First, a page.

Tuesday, June 17, 2008

Dostoevsky's "The Possessed"

Fyodor Dostoevsky’s Бесы (translated either as The Possessed or The Devils) is my first completed book for the Russian Reading Challenge. The Possessed is, at various times, fast-paced, laugh-out-loud funny, suspenseful, very loud, heavily psychological, and a little slow. I tested it out as beach reading – it’s the season here in Maine – and found it’s best on a cold, windy day when you have a thick towel to wrap around yourself.

Here’s a short summary of The Possessed: a circle of would-be revolutionaries wreaks havoc in the Russian provinces. Dostoevsky being Dostoevsky, and the book being 600 pages long, things are far more complicated. There are numerous subplots concerning love, murder, atheism, and provincial society.

My feelings about the book are mixed. I loved the narrator’s slightly sardonic voice and how he filtered the distinct voices of many other characters. Both Verkhovenskiis are well-drawn, and it is interesting to watch certain characters hold power over others. The book feels very prophetic because the activists place themselves higher than laws. They also bumble in some of Dostoevsky’s more satirical passages: their disorganized meeting is hilarious, and they can be quite vain. One cell member loves to mooch food.

The Possessed, for me, had as many low points as high points. The book first appeared in serial form, which may account for certain technical inconsistencies. Introductions to characters took dozens of pages, and many of their supposed intrigues were, for me, boring, too hysterical, and lengthy. (FWIW, I was glad to learn that Nabokov didn’t like that material much, either.) By contrast, several (but not all!) deaths occur so quickly that you could almost miss – or mistake – them by blinking. I’m also not partial to religious epiphanies at novel’s end.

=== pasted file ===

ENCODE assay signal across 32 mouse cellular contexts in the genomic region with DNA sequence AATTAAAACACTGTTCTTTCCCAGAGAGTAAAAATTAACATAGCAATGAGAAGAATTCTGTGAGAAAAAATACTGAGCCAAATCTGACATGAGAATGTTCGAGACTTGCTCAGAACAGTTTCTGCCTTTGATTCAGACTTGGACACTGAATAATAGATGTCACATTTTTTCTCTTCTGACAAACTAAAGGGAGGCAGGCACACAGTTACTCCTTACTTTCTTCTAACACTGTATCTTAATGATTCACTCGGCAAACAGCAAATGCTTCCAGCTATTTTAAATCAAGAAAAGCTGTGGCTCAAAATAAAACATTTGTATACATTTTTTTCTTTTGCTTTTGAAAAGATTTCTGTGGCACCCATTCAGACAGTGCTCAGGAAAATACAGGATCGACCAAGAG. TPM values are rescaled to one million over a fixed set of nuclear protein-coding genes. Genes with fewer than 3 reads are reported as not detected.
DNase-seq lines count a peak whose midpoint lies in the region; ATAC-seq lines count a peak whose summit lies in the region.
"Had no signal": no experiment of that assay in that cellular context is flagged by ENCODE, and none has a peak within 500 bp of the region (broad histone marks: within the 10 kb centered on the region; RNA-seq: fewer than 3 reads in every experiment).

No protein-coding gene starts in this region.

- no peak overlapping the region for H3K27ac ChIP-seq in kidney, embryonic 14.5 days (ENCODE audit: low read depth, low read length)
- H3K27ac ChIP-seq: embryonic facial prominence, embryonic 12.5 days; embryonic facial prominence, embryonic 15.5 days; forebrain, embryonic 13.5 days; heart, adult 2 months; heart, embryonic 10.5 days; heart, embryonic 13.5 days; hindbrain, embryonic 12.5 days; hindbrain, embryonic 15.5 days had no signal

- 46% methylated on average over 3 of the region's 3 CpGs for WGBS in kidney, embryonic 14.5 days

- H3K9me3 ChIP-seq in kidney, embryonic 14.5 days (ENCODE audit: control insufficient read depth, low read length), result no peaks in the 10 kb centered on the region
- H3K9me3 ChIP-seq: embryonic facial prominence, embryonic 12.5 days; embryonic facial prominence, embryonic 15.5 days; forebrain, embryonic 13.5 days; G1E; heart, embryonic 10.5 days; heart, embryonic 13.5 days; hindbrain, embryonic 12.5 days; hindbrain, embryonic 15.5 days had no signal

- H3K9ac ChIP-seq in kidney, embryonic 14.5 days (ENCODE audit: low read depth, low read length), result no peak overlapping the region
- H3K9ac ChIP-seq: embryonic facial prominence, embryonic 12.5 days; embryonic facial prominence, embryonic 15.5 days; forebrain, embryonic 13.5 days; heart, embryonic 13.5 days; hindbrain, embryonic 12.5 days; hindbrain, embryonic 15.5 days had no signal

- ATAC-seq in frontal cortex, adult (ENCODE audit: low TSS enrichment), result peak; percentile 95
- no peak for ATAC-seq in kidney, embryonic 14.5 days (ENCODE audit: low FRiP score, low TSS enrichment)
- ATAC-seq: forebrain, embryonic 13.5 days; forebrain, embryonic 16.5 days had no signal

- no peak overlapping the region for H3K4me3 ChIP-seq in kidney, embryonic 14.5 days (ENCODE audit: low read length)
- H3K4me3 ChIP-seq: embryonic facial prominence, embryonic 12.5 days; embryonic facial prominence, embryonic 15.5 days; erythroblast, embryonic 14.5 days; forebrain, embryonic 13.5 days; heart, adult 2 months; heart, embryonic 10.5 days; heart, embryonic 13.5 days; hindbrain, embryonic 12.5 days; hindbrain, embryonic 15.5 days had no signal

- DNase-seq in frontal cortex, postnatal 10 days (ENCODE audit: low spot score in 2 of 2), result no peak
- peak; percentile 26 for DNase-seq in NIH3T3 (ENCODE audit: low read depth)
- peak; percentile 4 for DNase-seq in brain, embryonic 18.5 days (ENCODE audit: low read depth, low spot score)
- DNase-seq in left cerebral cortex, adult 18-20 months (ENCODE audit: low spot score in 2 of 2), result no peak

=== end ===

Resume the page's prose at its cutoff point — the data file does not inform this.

Despite all that, I’m glad I finally got around to reading and finishing The Possessed after having been required to read only excerpts in a college course about Russian history in literature. Although I wondered back then what I was missing – but had little time to wonder much since War and Peace and Fathers and Sons, among others, was also on the syllabus – I now understand my professors’ wisdom. The most famous Possessed passages about people, God, morals, and ideology can be read and understood apart from the hundreds of pages about society parties and love.

Still, most everything in The Possessed does link together – the revolutionaries think they can effect change by destabilizing high society – and it’s interesting to watch Dostoevsky juggle a huge cast of people, ideas, and literary techniques. Even if the result is a bit messy or murky, there should be something of interest to most readers.

Cross-posted at Russian Reading Challenge.


  1. I enjoyed this book more afterward, reflecting on it, than I enjoyed reading it. It's a book that has really lingered with me.

  2. Thanks for the comment, pacifist viking. I agree. "Doctor Zhivago" has the same effect on me.

  3. Besy is a very interesting novel - but one that you need to know at least a basic background about the various theories that Dostoevsky is writing about in order to understand what is going on and what Dostoevsky is trying to say.

    What I felt very strongly on re-reading this novel is that because each character is the "mouthpiece" of a particular theory or type, it's hard to see them as anything more than that, as anything more than the embodiment of a clash of ideologies.

    I also wonder whether I missed anything by not knowing anything about the Christian references in the book - the title refers to the little demons that possessed pigs (I think!) and drove them to kill themselves.

    The most haunting part of the book for me was Stavrogin's "Confession" which I think is not included in the main body of the novel and was added as an appendix. It's horribly shocking but does complete his portrayal as a psychopathic personality.

  4. Yael,

    Thank you for another excellent comment. You're very right about the book's characters representing views and even, to some extent, real people... I think their functions as "mouthpieces" is one of the reasons I found the book hard to read.

    I also identify with your difficulty recognizing Christian references. I very often have the same problem. You are correct, though, about the pigs: the epigraph from Luke 3:32-37 mentions pigs and devils. They even enter the novel in part II of the final chapter.

    Stavrogin's confession, interestingly enough, isn't even included in my Russian edition of the book. My old Signet translation includes it, in its intended place, noting that the publisher didn't include it in the book during Dostoevsky's because it was considered "too shocking." I agree that it is one of the most interesting parts of the book! Mikhail Bakhtin's "Problems of Dostoevsky's Poetics" has some interesting analysis of the confession chapter. That book is in my Google library:
    Google Library